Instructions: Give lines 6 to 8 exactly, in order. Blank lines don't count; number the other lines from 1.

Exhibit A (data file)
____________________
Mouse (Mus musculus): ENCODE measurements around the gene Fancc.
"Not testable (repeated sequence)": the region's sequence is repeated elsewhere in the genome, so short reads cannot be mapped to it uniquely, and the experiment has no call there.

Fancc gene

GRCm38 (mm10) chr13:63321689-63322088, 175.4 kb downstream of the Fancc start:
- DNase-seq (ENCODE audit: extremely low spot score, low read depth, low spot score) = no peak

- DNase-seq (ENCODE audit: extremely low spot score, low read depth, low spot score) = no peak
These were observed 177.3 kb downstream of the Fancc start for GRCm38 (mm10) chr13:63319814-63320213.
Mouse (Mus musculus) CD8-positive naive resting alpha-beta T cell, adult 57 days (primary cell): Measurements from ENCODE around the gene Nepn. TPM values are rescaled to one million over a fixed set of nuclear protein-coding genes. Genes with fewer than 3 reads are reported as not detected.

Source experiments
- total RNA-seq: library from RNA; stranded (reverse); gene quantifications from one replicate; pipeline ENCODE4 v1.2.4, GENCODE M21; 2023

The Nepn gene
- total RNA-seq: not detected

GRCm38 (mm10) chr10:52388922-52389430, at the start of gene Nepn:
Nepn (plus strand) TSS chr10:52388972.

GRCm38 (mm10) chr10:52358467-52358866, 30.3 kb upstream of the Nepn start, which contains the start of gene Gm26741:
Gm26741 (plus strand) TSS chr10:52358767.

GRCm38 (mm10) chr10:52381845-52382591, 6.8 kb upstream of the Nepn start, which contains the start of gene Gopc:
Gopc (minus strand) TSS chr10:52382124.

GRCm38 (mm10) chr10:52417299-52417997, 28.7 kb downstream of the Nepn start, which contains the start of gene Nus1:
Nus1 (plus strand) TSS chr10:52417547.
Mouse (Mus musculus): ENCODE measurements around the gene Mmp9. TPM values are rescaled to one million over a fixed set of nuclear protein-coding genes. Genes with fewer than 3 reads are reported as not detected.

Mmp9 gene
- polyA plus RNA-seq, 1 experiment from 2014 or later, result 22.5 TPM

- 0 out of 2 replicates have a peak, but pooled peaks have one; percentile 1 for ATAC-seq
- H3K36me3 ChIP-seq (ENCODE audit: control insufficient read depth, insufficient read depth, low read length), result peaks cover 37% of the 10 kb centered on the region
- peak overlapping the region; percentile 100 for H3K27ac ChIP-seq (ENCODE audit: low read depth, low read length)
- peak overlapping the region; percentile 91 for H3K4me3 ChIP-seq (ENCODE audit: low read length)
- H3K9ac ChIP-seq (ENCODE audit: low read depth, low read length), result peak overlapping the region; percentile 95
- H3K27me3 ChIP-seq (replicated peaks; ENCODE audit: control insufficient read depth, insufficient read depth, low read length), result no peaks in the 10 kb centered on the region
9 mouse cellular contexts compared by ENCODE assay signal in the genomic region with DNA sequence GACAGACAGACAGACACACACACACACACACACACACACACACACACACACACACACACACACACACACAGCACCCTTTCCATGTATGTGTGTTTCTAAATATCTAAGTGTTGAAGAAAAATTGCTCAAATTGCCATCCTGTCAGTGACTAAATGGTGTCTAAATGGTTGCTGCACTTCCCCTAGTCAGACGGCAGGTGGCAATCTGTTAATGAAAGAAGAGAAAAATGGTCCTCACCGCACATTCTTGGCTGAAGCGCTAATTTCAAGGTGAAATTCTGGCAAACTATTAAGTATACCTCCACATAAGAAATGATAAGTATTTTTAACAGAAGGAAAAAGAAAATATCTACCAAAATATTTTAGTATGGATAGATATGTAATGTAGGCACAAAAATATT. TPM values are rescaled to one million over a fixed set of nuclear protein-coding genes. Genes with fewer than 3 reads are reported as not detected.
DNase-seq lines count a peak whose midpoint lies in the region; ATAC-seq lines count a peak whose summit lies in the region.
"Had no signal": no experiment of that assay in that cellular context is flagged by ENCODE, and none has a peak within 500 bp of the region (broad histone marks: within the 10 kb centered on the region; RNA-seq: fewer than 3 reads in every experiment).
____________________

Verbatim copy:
- DNase-seq (ENCODE audit: extremely low spot score, low read depth, low spot score) = no peak
These were observed 177.3 kb downstream of the Fancc start for GRCm38 (mm10) chr13:63319814-63320213.
Mouse (Mus musculus) CD8-positive naive resting alpha-beta T cell, adult 57 days (primary cell): Measurements from ENCODE around the gene Nepn. TPM values are rescaled to one million over a fixed set of nuclear protein-coding genes. Genes with fewer than 3 reads are reported as not detected.